Newtown Street Murals Walking Tour (Self Guided), Sydney

Whenever you think of street art in Sydney, one suburb immediately springs to mind, and that is Newtown. Largely regarded as Sydney’s coolest neighborhood, this is ground zero of the city's mural art scene. Since the early 1990s, with the appearance of the famous “I Have a Dream” mural on King Street, the area has been attracting artists with a message, adding a colorful coat of paint to its walls. If you're keen to explore some of the most prominent murals in Sydney, take this self-guided Newtown street art walk!
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Newtown Street Murals Walking Tour Map

Guide Name: Newtown Street Murals Walking Tour
Guide Location: Australia » Sydney (See other walking tours in Sydney)
Guide Type: Self-guided Walking Tour (Sightseeing)
# of Attractions: 7
Tour Duration: 1 Hour(s)
Travel Distance: 1.3 Km or 0.8 Miles
Author: nataly
Sight(s) Featured in This Guide:
  • "I Have a Dream" Mural
  • "Africa" Mural
  • "Live Outside" Mural
  • "Hide and Seek" Mural
  • "Wyrd Sisters" Mural. Ox King
  • "The Emperor’s Daughter" Mural
  • "The Housing Bubble" Mural
1
"I Have a Dream" Mural

1) "I Have a Dream" Mural

Perhaps the most photographed piece of urban street art in Australia, the “I Have a Dream” mural commemorates American civil rights leader Dr. Martin Luther King Jr. This is one of the largest and the longest-surviving murals in the Newtown area. Described as a "humanist protest against the sterility of postmodern art", it was created over weekend in August 1991 by a team led by New Zealand-born Canadian artist Andrew Aiken and his colleague Juilee Pryor.

Aiken and Pryor painted their work illegally, without Council permission – although they asked for it twice, but were refused. So they decided to do it anyway and concealed their work by hiding in plain view. Starting at 7pm on Friday, they worked through the night and resumed it the following evening. For this job, they used a cherry picker borrowed from a friend and a thousand dollars worth of paint.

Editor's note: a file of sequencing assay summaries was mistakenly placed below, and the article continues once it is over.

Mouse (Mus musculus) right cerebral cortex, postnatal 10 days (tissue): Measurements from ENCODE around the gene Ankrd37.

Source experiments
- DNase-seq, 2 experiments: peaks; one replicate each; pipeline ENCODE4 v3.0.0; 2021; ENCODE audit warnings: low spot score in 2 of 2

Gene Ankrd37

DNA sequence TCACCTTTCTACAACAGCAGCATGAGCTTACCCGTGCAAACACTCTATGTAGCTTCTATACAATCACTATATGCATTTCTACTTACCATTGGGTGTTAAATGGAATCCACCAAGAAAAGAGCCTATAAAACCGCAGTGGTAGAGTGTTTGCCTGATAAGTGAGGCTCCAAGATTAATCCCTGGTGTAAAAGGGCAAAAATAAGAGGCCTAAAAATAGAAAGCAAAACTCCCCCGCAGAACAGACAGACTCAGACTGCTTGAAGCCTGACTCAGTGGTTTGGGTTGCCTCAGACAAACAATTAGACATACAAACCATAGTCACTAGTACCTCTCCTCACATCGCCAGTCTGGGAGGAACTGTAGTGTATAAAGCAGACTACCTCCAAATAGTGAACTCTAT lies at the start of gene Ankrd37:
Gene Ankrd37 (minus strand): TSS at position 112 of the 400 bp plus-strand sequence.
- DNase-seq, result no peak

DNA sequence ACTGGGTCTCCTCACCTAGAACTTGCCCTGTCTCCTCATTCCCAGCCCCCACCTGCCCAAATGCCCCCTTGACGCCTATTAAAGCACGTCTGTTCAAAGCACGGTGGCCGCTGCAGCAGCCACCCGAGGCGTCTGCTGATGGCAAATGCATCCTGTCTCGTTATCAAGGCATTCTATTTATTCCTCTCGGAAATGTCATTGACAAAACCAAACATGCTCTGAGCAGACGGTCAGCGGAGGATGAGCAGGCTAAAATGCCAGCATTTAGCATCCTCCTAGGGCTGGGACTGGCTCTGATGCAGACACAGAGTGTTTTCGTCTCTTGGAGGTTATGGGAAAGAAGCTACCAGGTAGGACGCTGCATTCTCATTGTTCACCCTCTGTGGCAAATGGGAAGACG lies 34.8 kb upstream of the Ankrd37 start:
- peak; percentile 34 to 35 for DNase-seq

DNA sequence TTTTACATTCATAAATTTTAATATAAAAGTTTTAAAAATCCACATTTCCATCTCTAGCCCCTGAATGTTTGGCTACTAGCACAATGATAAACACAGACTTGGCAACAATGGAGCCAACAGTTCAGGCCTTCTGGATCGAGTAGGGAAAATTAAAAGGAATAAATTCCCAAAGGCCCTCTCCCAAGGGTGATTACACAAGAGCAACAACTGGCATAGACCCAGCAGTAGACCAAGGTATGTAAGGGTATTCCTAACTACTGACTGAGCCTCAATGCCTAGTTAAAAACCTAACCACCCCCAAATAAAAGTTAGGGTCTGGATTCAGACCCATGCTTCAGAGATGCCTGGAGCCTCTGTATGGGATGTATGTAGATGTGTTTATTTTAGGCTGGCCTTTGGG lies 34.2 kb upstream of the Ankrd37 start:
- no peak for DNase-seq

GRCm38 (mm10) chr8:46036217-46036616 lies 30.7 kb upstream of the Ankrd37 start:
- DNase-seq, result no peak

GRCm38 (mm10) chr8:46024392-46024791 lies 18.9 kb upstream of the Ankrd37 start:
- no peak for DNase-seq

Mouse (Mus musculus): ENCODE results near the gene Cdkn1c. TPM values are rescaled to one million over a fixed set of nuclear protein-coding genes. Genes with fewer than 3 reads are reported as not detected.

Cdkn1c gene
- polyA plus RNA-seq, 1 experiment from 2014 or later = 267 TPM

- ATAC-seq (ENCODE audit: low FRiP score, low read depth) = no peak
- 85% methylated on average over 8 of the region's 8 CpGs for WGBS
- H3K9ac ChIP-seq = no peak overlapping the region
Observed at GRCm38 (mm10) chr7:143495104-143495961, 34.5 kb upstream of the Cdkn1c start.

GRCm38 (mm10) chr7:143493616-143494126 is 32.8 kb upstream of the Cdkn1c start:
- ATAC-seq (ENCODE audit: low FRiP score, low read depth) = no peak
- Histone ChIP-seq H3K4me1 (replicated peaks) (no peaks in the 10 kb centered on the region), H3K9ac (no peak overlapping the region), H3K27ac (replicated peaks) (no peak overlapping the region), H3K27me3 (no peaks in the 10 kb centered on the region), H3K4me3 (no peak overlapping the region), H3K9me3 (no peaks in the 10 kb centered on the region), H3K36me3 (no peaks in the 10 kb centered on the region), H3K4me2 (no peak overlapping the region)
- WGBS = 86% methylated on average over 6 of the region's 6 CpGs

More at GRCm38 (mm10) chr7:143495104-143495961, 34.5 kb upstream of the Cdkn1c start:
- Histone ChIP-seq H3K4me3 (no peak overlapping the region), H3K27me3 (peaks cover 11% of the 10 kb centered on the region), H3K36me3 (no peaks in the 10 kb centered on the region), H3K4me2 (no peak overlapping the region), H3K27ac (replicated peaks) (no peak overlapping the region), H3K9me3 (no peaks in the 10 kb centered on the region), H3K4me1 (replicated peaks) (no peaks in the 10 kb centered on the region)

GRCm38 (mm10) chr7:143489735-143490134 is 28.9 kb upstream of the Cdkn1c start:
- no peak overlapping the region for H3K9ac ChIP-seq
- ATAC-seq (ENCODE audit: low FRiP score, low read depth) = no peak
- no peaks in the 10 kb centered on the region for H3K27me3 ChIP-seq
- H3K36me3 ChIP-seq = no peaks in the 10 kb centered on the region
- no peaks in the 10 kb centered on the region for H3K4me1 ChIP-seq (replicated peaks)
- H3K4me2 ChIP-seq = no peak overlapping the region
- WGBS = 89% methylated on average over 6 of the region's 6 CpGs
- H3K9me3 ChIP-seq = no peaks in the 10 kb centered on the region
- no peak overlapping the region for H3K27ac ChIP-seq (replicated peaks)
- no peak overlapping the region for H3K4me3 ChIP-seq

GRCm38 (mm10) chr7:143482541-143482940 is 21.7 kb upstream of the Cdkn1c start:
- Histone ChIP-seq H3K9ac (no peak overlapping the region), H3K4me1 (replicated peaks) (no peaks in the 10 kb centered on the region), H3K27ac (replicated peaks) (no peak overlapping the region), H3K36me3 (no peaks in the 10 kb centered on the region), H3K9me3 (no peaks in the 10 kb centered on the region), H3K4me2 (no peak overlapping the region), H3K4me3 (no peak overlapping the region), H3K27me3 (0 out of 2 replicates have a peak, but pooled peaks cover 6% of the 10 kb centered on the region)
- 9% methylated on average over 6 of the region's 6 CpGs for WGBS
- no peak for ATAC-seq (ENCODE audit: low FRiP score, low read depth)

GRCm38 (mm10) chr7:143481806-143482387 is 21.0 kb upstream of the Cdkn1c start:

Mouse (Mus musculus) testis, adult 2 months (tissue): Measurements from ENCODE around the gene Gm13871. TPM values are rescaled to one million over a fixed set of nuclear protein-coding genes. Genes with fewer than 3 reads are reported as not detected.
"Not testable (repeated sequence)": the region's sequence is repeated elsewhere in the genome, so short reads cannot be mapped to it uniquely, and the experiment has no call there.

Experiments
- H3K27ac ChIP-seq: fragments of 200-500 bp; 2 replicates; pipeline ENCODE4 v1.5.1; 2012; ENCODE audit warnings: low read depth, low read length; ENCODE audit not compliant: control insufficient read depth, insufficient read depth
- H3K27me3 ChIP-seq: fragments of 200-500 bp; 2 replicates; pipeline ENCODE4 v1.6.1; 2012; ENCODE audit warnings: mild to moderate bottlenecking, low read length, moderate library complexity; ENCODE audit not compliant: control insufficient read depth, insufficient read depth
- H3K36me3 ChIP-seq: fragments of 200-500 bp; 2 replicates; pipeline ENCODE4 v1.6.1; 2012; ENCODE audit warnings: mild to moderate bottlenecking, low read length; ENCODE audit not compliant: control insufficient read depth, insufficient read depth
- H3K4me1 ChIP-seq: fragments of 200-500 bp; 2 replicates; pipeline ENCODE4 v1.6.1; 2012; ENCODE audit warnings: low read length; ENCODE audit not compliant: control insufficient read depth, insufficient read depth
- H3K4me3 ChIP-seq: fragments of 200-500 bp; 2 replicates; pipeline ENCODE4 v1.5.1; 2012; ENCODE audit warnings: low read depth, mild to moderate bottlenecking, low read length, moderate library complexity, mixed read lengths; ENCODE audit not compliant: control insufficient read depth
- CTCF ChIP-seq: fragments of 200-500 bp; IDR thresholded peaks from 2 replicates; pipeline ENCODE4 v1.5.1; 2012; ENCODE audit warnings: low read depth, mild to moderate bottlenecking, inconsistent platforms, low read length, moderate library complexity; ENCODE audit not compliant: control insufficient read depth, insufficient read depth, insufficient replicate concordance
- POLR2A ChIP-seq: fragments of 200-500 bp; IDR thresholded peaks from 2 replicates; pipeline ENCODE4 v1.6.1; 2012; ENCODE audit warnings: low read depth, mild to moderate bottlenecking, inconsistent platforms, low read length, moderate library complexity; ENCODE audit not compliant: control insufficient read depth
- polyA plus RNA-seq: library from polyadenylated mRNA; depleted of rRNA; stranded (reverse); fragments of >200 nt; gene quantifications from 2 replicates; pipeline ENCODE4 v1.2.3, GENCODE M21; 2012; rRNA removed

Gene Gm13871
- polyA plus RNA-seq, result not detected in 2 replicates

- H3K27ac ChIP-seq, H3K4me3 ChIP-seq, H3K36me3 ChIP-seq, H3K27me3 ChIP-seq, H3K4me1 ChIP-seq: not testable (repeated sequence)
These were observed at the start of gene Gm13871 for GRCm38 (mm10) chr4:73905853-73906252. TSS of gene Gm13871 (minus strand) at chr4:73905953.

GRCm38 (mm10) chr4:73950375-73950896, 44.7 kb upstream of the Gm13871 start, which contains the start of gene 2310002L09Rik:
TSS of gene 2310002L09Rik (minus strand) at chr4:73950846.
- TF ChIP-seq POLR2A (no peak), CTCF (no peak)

The produced mural features a large portrait of Dr. King along with the Gothic lettering of his famous words from the speech made in 1963. Beneath it, in smaller letters, is the quotation from Genesis 37:19: "Behold the dreamer cometh; Come now therefore and let us slay him, and we shall see what will become of his dreams".

While the upper section of the design remains largely unchanged from the original, the lower part of it has endured numerous changes. At some point, the Aboriginal Flag was added at the bottom of the artwork. A portion of the left-hand-side was damaged by fire in 2011, but was soon restored.

The iconic mural is now a heritage-listed landmark following a historic decision made by the Marrickville Council to preserve it. It has been featured in a TV documentary and a music video of “A Sky Full of Stars” by UK band Coldplay.
Sight description based on wikipedia
2
"Africa" Mural

2) "Africa" Mural

The "Africa" mural is a large painting that covers the entire side wall of an African restaurant in King Street, situated between the Newtown Mission and the Commonwealth Bank. It has been in place since the early 1990s. The original version of the mural featured reproduction of an old map printed by the Australian firm Chas. Scally & Co., most likely around the 1960s. The updated version, painted over the original in the early 2000s, reflects the key changes occurred in the African political geography over the past decades.
Sight description based on wikipedia
3
"Live Outside" Mural

3) "Live Outside" Mural